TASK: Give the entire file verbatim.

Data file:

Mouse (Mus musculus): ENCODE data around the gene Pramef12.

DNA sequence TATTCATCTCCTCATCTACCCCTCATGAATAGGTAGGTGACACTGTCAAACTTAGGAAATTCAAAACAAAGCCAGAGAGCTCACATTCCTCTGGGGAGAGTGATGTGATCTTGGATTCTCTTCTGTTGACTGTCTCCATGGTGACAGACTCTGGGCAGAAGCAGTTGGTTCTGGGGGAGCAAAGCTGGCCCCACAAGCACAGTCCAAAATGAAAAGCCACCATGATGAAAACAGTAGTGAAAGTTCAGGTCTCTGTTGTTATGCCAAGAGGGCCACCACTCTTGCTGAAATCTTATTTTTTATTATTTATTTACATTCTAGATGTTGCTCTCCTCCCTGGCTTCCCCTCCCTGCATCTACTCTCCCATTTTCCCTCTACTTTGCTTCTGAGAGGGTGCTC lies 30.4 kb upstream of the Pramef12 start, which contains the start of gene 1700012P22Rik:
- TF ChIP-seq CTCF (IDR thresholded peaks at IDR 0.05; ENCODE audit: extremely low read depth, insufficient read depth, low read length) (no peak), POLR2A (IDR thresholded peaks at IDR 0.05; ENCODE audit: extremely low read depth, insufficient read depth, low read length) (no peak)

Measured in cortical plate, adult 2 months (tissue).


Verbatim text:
Mouse (Mus musculus): ENCODE data around the gene Pramef12.

DNA sequence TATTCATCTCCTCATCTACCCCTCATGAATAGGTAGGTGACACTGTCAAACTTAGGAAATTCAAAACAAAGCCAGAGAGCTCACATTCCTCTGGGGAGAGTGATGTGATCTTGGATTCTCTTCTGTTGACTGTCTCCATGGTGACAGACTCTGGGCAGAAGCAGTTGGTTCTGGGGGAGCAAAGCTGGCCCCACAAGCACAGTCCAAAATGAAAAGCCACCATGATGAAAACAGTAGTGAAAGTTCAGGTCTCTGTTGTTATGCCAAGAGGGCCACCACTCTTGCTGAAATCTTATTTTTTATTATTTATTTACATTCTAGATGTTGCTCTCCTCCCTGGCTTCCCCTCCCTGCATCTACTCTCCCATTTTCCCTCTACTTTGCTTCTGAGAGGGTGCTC lies 30.4 kb upstream of the Pramef12 start, which contains the start of gene 1700012P22Rik:
- TF ChIP-seq CTCF (IDR thresholded peaks at IDR 0.05; ENCODE audit: extremely low read depth, insufficient read depth, low read length) (no peak), POLR2A (IDR thresholded peaks at IDR 0.05; ENCODE audit: extremely low read depth, insufficient read depth, low read length) (no peak)

Measured in cortical plate, adult 2 months (tissue).